You've seen an IMAX movie, but do you understand the ultimate viewing experience?
What is the ultimate theatrical experience? For me, it's going to see a movie you love on a giant IMAX screen. The deep colors, explosive sound, and captivating images suck you in all over again. I went to see Jaws in true IMAX last week, and it was an experience I'll not soon forget.
There's just something more magical about these kinds of movies, but what do these projection systems offer that others do not? How is IMAX different from the standard, and is it worth it?
Well, today we're going to learn all about these theaters, cameras, and what makes them so special. We'll define IMAX and dive into its specifics.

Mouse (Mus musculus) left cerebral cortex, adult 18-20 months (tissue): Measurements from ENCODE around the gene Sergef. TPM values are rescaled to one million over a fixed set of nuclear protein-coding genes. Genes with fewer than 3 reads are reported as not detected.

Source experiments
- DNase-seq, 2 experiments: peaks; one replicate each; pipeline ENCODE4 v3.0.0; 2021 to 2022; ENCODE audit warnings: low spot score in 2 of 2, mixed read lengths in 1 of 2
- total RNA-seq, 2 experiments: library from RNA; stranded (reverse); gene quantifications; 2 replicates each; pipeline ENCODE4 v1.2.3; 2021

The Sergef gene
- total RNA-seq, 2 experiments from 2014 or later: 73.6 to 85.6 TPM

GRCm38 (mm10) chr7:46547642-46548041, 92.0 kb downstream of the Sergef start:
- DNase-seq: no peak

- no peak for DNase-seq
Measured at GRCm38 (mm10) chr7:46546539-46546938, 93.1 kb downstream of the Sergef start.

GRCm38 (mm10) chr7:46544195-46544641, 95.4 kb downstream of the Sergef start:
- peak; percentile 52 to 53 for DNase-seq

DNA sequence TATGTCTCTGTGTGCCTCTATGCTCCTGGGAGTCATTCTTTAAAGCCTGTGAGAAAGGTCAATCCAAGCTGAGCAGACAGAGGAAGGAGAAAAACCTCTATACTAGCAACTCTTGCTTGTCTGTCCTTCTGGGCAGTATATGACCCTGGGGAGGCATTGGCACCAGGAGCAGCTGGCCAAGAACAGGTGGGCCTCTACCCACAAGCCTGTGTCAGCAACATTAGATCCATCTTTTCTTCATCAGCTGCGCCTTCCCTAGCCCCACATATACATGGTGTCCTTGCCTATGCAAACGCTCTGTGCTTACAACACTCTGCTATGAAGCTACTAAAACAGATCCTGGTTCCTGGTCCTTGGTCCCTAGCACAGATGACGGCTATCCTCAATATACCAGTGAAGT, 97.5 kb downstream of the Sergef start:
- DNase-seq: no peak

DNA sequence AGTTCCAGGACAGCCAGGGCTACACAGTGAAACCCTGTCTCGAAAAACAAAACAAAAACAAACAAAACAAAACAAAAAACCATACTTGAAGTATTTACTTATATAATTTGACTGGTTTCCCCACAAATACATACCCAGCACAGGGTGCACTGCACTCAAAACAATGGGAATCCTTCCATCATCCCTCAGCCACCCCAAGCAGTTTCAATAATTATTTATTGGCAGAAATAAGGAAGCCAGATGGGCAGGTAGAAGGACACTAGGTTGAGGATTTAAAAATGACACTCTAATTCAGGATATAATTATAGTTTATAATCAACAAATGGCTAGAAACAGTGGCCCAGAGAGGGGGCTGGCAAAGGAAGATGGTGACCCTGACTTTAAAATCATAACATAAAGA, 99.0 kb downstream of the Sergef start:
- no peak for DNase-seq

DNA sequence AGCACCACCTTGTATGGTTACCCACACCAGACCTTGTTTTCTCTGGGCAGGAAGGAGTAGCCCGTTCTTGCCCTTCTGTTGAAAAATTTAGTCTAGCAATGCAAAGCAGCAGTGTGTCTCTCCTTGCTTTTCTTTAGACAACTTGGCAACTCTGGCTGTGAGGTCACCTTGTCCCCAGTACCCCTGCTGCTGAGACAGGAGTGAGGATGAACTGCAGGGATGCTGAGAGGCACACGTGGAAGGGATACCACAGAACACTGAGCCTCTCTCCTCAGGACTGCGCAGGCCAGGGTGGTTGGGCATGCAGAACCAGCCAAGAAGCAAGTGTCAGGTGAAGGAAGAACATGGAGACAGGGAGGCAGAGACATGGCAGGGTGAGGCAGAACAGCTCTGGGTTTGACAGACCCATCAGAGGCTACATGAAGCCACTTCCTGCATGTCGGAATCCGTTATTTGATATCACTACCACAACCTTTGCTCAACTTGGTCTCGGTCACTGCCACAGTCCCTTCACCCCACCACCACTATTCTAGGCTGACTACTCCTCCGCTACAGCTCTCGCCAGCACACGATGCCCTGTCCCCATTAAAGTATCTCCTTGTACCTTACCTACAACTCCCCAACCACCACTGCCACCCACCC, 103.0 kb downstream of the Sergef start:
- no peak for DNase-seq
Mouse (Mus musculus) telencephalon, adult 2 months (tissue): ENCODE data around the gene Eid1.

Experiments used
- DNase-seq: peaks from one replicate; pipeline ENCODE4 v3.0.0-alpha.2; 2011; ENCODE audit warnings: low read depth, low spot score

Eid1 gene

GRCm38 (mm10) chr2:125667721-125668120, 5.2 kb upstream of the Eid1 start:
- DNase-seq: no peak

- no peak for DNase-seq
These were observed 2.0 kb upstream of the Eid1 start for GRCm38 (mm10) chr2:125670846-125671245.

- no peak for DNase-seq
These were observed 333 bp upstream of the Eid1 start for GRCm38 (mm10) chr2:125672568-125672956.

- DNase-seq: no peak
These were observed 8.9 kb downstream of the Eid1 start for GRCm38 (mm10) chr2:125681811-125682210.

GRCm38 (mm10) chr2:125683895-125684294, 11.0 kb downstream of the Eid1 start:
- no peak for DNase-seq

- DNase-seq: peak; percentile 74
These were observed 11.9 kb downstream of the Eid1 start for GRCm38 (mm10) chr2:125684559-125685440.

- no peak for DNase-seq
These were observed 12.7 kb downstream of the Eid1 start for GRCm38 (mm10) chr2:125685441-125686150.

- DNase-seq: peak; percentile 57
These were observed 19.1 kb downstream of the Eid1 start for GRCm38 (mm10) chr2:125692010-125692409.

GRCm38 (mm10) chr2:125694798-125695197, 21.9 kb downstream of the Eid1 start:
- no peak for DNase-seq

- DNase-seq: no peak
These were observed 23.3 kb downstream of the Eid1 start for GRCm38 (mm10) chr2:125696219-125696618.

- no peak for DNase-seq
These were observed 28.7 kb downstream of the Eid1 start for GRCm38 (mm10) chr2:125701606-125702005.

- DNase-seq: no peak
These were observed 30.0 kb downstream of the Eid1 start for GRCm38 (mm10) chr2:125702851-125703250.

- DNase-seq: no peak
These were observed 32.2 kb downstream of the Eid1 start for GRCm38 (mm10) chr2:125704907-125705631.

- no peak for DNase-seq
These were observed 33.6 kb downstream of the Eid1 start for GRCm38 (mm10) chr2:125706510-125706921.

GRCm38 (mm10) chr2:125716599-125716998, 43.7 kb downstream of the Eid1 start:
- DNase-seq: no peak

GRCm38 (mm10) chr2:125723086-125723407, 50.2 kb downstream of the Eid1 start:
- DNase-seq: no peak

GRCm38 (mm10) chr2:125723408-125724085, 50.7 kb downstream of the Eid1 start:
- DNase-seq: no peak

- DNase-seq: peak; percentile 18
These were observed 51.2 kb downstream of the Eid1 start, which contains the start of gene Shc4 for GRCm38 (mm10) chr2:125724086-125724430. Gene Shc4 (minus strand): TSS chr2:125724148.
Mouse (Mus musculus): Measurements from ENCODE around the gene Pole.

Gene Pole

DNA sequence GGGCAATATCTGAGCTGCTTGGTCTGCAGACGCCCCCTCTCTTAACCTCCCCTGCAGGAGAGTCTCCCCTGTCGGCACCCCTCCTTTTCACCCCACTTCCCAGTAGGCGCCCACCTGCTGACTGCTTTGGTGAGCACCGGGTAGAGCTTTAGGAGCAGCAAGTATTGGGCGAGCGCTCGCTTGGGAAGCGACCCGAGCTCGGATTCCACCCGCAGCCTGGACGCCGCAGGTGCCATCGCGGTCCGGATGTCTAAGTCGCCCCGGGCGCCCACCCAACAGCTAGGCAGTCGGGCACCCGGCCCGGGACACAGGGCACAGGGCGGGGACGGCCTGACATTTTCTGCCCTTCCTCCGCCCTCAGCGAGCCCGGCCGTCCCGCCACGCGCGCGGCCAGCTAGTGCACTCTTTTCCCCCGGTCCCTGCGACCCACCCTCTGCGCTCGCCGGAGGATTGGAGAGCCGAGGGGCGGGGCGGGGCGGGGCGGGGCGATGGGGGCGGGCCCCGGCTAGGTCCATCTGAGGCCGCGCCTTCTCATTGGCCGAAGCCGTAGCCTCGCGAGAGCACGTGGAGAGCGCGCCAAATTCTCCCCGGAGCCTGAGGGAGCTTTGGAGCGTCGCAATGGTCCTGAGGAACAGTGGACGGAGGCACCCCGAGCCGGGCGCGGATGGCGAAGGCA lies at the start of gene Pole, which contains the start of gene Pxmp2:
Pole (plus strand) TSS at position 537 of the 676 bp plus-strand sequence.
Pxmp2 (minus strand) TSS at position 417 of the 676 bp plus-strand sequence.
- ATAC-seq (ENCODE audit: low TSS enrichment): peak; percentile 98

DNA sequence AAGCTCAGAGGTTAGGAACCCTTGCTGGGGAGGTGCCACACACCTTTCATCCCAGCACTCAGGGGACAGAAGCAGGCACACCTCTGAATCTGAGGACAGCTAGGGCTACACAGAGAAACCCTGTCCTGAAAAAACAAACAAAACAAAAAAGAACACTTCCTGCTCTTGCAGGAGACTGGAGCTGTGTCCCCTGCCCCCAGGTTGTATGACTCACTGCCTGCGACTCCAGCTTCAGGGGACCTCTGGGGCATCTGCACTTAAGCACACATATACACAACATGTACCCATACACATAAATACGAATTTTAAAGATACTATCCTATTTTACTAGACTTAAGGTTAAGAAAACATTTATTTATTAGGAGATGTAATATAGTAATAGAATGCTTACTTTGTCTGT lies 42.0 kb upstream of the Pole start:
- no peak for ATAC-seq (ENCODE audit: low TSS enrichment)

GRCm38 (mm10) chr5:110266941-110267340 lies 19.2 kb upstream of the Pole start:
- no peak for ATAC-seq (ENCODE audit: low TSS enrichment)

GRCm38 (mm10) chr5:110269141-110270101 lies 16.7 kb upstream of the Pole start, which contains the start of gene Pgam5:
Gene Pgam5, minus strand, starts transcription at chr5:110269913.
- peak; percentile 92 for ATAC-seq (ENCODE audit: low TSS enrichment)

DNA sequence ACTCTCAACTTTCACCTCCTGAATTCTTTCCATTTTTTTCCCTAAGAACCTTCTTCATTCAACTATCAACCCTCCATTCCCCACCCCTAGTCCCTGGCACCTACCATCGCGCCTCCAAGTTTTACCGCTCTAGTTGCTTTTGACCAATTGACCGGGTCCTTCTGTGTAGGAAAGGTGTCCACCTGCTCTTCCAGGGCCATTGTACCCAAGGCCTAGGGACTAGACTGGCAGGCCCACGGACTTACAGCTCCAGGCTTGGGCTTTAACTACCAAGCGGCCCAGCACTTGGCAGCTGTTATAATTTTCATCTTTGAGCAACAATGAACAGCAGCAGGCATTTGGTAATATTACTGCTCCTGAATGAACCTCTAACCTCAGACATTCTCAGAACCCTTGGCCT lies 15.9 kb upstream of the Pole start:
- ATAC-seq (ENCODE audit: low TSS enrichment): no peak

Ready? Let's roll.
Table of Contents
What Is IMAX? And What Is the Difference Between IMAX and Standard?
What was your favorite IMAX cinema experience? Is there one that stands out? The first time I was aware of the format was when The Dark Knight released their teaser footage. I had never seen anything that crisp. And it made me want to see that movie on opening night.
At the time, I wasn't quite sure how to quantify what was different about that showing.
What Is IMAX? The IMAX Definition
IMAX is a proprietary system of technically advanced high-resolution cameras, film formats, projectors, and theaters with very large screens taller than the theatrical standard. They project an aspect ratio of either 1.43:1 or 1.90:1.
What Does IMAX Mean?
The name is believed to be derived from “Maximum Image." Co-founder Graeme Ferguson told the story of how the name IMAX originated, saying: